In the age of antibiotic resistance, new strategies are needed to treat bacterial infections. In this scenario, bacteriophages, viruses able to infect and kill bacteria, are a potential antimicrobial alternative to antibiotics. Adsorption to the bacteria cell surface is the first step in the phage life cycle. Therefore, blocking entry points is the first line of bacteria defense and a prevalent target for phage resistance mechanisms. Now, Graham F. Hatfull, from the University of Pittsburgh, and his colleagues had just discovered how a mutation in bacteria favors resistance to phages.
Researchers focused on Mycobacterium smegmatis, a harmless relative of the bacteria responsible for tuberculosis, leprosy, and other hard-to-treat, chronic diseases. They infected the microbes with two types of engineered phages. The first one produced red fluorescence upon entering the bacteria, and the DNA of the second lit up inside the infected cell. This method made it possible to unravel for the first time how phages attach to and inject their DNA into bacteria.
But, then, Hatfull and his team made a shocking finding. If the bacterial protein Lsr2 was missing or defective, Mycobacterium smegmatis became resistant to phage infection. “Lrs2 helps bacteria to replicate their DNA. Once inside the cell, it seems that phages use Lrs2 to duplicate their own genetic material, overwhelming the microbe”, explained Roberto Díez-Martínez, CEO of Telum Therapeutics. “However, if in the absence of the protein, phages don’t replicate enough to take over the bacterial cell.
The implications of Hatfull’s work are wide. Their method could help to uncover other genes and proteins involved in phage resistance. Furthermore, knowing which are the critical steps that lead to this resistance could help to design strategies to avoid it, while taking advantage of the properties of phages. “Nonetheless, there is another alternative to phage therapy with a lower risk of resistance development: phage endolysins”, pointed Díez-Martínez. “At Telum Therapeutics we study these lytic phage enzymes, able to cleave bacteria cell wall and destroy the microbe, to use them to fight multidrug resistance bugs”.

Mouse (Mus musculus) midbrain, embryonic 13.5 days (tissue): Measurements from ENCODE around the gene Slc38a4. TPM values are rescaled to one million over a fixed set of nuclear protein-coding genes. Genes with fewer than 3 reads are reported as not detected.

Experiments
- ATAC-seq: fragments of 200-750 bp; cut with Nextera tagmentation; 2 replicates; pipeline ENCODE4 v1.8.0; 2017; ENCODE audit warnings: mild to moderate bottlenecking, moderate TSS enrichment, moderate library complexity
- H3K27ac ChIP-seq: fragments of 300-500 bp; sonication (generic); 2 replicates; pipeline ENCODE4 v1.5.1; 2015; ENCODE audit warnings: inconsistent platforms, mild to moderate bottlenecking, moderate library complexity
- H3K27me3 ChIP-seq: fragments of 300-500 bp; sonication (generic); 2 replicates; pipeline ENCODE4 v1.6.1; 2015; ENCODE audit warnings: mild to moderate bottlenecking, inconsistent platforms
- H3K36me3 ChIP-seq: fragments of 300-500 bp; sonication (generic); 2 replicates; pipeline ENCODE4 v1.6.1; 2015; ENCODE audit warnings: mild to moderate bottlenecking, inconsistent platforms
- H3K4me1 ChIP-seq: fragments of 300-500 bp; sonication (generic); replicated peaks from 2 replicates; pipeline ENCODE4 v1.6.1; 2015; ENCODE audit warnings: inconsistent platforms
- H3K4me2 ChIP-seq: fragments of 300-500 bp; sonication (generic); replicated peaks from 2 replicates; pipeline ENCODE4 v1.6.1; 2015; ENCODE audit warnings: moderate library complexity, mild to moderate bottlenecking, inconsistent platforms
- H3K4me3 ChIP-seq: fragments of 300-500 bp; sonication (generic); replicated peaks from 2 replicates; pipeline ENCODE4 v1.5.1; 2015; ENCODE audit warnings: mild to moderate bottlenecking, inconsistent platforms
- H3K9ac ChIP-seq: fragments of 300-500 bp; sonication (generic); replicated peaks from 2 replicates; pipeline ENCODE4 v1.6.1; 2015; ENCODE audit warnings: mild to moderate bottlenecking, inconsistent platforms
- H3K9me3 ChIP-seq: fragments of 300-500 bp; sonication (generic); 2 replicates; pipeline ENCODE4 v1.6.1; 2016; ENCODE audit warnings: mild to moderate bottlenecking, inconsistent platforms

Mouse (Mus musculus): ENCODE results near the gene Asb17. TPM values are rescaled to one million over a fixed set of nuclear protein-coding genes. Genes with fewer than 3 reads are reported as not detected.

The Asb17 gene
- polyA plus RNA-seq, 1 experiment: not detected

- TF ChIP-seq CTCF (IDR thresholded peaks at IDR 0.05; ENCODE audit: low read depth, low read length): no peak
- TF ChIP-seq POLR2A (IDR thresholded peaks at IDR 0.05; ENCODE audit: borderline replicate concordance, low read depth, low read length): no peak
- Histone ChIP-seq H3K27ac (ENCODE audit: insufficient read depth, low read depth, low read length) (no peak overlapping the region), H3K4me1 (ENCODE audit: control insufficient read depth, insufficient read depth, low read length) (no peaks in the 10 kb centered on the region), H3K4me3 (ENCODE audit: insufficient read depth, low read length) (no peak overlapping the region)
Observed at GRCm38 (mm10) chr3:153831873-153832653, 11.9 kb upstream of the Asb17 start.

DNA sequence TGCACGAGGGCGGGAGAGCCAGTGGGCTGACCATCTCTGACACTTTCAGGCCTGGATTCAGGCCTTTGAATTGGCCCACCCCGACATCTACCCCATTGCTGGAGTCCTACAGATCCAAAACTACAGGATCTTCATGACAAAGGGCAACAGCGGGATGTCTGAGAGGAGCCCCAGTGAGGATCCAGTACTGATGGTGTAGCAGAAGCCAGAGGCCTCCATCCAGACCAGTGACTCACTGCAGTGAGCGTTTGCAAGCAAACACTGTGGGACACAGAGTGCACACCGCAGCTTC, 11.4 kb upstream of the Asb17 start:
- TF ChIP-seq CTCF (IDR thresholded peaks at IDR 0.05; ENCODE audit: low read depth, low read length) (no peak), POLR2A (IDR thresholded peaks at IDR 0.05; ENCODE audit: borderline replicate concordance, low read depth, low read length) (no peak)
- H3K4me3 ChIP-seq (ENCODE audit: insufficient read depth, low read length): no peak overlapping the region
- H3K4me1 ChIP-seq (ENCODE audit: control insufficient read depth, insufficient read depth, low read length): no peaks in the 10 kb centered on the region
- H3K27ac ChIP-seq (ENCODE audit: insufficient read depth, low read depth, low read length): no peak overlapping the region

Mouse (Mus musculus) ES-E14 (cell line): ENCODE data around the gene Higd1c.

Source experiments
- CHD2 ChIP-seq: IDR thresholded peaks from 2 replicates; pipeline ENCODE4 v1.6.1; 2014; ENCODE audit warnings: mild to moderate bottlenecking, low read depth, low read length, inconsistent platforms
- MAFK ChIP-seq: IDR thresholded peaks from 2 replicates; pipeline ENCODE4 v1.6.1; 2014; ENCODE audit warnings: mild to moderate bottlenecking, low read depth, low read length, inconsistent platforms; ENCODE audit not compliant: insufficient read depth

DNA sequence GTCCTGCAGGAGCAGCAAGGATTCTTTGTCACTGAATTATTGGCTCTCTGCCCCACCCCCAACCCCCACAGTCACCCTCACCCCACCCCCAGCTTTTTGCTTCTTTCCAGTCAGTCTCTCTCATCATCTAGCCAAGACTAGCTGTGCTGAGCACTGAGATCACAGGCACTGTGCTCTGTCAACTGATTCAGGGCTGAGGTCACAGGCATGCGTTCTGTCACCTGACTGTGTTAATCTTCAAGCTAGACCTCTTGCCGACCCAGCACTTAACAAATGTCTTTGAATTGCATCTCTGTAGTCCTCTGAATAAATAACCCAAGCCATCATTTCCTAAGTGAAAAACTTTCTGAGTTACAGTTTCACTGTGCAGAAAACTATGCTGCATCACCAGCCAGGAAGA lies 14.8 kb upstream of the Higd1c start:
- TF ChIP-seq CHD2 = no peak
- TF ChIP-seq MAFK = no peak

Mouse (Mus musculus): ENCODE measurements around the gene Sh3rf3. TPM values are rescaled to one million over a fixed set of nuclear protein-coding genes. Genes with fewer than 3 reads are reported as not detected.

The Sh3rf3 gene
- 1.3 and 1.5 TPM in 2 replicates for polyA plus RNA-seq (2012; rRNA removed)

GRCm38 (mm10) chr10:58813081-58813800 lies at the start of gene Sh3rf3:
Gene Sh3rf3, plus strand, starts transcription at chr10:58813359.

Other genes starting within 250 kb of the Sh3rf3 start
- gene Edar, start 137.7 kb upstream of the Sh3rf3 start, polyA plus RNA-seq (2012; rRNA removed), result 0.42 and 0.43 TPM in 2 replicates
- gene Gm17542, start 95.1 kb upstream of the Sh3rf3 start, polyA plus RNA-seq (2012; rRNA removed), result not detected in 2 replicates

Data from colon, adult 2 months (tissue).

In 2001, phage lysins were used for the first time as novel and effective antimicrobial therapy by Vincent A. Fischetti, Professor and Head of the Laboratory of Bacterial Pathogenesis and Immunology at the Rockefeller University in New York (USA), who recently joined Telum Therapeutics as chairman of its Scientific Advisory Board (SAB). Since then, data broadly support the use of endolysins as a viable therapy for multidrug-resistant bacteria. They can target both Gram-positive and Gram-negative bacteria, act synergistically with other endolysins or antibiotics, and induce the immune system. “We work on expanding the capacities of our APEXp® technology platform, which uses synthetic biology tools together with machine learning to design engineered endolysins and potentiate its efficacy against bacteria. We strongly believe that lysins are the future antibiotics”, concluded Díez-Martínez.
Dulberger CL, Guerrero-Bustamante CA, Owen SV, Wilson S, Wuo MG, Garlena RA, Serpa LA, Russell DA, Zhu J, Braunecker BJ, Squyres GR, Baym M, Kiessling LL, Garner EC, Rubin EJ, Hatfull GF. Mycobacterial nucleoid-associated protein Lsr2 is required for productive mycobacteriophage infection. Nat Microbiol. 2023 Feb 23. doi: 10.1038/s41564-023-01333-x.